Besides the flashback choice, the structure’s pretty solid. We establish that our hero’s in line for a promotion, creating stakes for the main character. Our character has a passion he’d rather pursue (street art), which means he has some inner conflict he’s trying to resolve during the film. He’s got a girl he’s trying to get back – yet another goal that’s pushing him and the story forward. And the script has a very young hip feel, almost like Scott Pilgrim, but easier to digest. I can see a bunch of high school and college kids wanting to check this out.
But here’s the thing. Of all the genres I read, comedies are the sloppiest of the lot by far. And I guess it makes sense. Writers think, “It’s a comedy. Who cares about making the story perfect?” As a result, I end up reading all these comedies with tremendous potential, but that never make it to the finish line. It’s like the writers stop at the 17k mark and say, “That’s probably good enough.” It’s rare that I see a writer try to craft a comedy with the same attention to detail that they might craft, say, a drama. That’s why it’s so rare to find a great comedy spec. Cause the writers are only giving you 60-70%.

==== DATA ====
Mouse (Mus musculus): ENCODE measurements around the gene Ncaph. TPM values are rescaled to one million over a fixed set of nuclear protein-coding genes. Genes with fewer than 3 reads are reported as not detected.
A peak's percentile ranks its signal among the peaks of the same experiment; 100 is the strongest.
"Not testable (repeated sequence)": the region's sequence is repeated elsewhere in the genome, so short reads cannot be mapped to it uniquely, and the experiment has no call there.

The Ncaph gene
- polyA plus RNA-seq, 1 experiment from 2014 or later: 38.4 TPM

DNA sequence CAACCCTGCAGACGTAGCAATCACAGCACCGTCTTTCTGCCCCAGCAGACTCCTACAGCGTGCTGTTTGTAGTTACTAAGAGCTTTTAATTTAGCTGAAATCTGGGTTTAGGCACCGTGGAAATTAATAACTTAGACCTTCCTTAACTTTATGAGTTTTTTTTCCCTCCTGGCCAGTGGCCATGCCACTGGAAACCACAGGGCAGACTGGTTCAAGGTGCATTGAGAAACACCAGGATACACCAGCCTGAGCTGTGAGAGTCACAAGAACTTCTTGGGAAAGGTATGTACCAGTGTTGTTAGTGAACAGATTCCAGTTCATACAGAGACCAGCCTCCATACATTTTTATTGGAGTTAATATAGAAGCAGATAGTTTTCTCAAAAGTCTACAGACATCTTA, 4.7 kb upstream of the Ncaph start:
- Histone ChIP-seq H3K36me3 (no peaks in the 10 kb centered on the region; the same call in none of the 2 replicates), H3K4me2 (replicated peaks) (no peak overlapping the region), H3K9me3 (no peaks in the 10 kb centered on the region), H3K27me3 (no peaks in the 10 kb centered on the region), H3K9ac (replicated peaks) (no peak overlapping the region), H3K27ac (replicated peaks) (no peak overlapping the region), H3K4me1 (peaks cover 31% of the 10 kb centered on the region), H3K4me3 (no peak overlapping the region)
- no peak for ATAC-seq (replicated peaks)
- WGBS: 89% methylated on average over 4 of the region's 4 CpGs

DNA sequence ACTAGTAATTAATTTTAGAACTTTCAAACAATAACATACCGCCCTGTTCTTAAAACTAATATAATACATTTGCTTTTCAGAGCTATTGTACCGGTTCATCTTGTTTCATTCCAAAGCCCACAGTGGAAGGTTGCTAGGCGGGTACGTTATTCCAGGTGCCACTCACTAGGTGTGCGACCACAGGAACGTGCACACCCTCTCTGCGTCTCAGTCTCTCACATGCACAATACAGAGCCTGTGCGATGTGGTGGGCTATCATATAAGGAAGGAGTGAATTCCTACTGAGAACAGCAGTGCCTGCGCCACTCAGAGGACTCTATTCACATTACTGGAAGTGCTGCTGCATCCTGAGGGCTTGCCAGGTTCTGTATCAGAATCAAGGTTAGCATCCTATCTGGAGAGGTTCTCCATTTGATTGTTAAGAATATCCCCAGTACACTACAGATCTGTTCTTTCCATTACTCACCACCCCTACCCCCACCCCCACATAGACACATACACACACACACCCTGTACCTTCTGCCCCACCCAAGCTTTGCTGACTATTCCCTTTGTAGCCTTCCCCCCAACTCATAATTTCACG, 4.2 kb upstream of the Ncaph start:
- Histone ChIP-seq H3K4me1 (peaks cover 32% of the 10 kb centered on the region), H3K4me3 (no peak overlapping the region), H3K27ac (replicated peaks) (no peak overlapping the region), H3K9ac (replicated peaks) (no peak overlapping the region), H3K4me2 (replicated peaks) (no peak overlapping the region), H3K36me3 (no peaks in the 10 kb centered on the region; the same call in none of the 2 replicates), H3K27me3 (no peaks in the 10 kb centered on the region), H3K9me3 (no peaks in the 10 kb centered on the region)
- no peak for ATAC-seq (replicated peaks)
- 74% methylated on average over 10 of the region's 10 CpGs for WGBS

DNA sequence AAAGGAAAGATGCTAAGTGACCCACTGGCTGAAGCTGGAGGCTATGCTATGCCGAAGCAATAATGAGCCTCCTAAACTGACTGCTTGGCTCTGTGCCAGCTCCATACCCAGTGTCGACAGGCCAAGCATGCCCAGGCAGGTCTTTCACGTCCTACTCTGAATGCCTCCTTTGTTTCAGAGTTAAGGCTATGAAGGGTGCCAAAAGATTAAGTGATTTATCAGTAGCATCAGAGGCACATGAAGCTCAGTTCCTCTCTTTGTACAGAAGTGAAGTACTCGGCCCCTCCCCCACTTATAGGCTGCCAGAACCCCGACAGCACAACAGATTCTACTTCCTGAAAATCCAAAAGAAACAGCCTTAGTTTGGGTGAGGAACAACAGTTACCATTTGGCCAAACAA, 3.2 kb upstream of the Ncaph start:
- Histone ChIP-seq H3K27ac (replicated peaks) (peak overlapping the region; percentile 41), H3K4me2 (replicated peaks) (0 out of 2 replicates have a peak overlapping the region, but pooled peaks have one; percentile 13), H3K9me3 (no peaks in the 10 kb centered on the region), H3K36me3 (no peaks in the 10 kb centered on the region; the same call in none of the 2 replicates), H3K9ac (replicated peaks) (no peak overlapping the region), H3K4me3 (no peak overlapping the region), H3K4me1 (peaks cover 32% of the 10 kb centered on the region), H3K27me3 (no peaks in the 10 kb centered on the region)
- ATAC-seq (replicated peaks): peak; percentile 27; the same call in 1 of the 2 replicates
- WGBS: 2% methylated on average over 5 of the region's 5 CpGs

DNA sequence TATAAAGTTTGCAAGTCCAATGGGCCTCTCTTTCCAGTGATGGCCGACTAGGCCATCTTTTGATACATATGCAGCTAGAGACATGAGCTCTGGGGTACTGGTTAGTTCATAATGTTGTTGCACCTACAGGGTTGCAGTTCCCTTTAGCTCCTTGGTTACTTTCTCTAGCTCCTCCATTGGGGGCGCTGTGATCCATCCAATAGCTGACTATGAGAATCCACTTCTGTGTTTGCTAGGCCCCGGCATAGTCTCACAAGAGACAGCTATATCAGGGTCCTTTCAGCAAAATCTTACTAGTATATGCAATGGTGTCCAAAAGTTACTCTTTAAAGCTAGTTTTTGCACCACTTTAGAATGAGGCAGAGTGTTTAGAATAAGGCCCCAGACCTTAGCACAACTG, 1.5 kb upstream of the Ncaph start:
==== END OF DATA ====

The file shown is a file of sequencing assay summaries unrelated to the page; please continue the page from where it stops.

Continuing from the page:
And while Drunk Dialing makes it closer to the finish line than most, it still feels like one of those comedies that bowed out before finishing the race. The pieces don’t quite fit into a whole. I don’t feel like the script has been reworked and reworked into the best possible version of itself. It’s basically a string of funny set-pieces. Maybe the past stuff was an attempt to create something more meaningful, but it’s not fleshed out enough in its current form. It needs more work.
But hey, you know my standards are impossibly high for comedies. What did you guys think?
[ ] What the hell did I just read?
[x] wasn’t for me
[ ] worth the read
[ ] impressive
[ ] genius
What I learned: Having one of your leads move/leave/fly to another state/country at the end of your movie is one of the easiest ways to create a ticking time bomb. For that reason, it’s a great device to use. But you can’t use the “race to the airport” scene at the end of a movie anymore. You just can’t do it. It’s become a cliché within a cliche and if you put it in your screenplay, 80% of the people who read it are going to groan. Be creative. Look for other ways to write the climax. I read a script not long ago where a guy was going to the airport to stop his girlfriend from leaving but his car broke down. He realized he could still catch her at her place. So the final scene is him running through the suburbs trying to catch her before she gets in the cab, rather than running through an airport. It’s a small change but it’s different from what we’re used to seeing, so it works. Always avoid cliché choices, particularly at the end of your screenplay.